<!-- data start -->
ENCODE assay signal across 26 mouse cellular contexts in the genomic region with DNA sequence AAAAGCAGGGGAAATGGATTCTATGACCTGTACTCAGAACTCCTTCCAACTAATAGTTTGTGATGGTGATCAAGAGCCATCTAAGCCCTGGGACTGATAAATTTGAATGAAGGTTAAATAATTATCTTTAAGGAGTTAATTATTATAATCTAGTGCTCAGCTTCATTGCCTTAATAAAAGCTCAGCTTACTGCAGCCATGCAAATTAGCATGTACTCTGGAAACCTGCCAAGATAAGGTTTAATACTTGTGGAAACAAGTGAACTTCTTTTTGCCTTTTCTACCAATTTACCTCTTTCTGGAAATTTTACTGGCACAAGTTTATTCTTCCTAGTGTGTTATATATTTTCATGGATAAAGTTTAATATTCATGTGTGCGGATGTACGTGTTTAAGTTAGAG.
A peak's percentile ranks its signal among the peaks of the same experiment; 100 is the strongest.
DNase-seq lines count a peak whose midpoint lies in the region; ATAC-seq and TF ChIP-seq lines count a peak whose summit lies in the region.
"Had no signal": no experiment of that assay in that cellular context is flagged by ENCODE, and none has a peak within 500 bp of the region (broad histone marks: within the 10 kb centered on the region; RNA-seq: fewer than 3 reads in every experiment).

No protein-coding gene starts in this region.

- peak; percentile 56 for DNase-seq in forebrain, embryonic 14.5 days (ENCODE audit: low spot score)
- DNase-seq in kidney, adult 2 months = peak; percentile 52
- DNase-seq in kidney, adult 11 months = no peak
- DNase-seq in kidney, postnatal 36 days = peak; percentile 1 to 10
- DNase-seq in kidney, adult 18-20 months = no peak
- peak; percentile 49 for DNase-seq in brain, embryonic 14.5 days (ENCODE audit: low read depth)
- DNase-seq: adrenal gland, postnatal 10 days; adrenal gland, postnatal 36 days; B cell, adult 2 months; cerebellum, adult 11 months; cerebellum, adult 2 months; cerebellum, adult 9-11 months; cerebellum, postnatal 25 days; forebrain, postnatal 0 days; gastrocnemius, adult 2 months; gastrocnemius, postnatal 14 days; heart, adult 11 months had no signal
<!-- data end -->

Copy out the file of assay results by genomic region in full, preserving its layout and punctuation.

ENCODE assay signal across 26 mouse cellular contexts in the genomic region with DNA sequence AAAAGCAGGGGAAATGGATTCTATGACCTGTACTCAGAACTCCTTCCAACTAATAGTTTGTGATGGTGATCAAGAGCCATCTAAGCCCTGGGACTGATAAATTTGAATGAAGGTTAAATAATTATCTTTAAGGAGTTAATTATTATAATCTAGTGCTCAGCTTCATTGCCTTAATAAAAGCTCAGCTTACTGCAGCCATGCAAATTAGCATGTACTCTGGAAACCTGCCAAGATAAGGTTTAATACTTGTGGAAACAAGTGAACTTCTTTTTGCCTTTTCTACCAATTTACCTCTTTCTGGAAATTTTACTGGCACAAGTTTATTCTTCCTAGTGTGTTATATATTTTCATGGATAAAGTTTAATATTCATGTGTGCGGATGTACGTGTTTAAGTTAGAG.
A peak's percentile ranks its signal among the peaks of the same experiment; 100 is the strongest.
DNase-seq lines count a peak whose midpoint lies in the region; ATAC-seq and TF ChIP-seq lines count a peak whose summit lies in the region.
"Had no signal": no experiment of that assay in that cellular context is flagged by ENCODE, and none has a peak within 500 bp of the region (broad histone marks: within the 10 kb centered on the region; RNA-seq: fewer than 3 reads in every experiment).

No protein-coding gene starts in this region.

- peak; percentile 56 for DNase-seq in forebrain, embryonic 14.5 days (ENCODE audit: low spot score)
- DNase-seq in kidney, adult 2 months = peak; percentile 52
- DNase-seq in kidney, adult 11 months = no peak
- DNase-seq in kidney, postnatal 36 days = peak; percentile 1 to 10
- DNase-seq in kidney, adult 18-20 months = no peak
- peak; percentile 49 for DNase-seq in brain, embryonic 14.5 days (ENCODE audit: low read depth)
- DNase-seq: adrenal gland, postnatal 10 days; adrenal gland, postnatal 36 days; B cell, adult 2 months; cerebellum, adult 11 months; cerebellum, adult 2 months; cerebellum, adult 9-11 months; cerebellum, postnatal 25 days; forebrain, postnatal 0 days; gastrocnemius, adult 2 months; gastrocnemius, postnatal 14 days; heart, adult 11 months had no signal